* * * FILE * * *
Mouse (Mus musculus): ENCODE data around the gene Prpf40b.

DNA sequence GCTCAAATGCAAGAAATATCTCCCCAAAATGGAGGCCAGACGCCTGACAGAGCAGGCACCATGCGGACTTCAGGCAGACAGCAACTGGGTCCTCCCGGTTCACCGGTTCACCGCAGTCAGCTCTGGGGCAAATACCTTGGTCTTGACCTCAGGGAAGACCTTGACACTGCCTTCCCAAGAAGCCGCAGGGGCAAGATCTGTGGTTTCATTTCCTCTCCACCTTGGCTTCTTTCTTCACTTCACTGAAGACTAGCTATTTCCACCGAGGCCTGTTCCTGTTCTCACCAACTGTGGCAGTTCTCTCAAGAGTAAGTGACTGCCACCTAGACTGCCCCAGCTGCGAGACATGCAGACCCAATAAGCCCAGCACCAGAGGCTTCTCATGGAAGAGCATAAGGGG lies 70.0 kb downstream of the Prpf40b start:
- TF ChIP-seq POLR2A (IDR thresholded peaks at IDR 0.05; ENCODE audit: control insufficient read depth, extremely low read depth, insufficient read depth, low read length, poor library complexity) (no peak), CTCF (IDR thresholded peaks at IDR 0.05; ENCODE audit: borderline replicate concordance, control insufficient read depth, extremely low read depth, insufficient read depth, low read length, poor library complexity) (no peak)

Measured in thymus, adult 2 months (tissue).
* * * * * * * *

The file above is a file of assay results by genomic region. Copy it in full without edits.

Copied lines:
Mouse (Mus musculus): ENCODE data around the gene Prpf40b.

DNA sequence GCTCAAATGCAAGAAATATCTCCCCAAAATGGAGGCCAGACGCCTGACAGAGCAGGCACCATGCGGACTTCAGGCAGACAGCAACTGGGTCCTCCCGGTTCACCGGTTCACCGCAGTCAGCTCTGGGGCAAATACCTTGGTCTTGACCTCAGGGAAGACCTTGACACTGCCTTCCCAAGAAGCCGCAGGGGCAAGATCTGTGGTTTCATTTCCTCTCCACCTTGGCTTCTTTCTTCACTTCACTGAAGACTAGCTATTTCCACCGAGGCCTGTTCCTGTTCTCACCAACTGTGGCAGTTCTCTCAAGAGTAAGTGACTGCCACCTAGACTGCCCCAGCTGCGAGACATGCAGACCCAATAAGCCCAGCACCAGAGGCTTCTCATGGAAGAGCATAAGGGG lies 70.0 kb downstream of the Prpf40b start:
- TF ChIP-seq POLR2A (IDR thresholded peaks at IDR 0.05; ENCODE audit: control insufficient read depth, extremely low read depth, insufficient read depth, low read length, poor library complexity) (no peak), CTCF (IDR thresholded peaks at IDR 0.05; ENCODE audit: borderline replicate concordance, control insufficient read depth, extremely low read depth, insufficient read depth, low read length, poor library complexity) (no peak)

Measured in thymus, adult 2 months (tissue).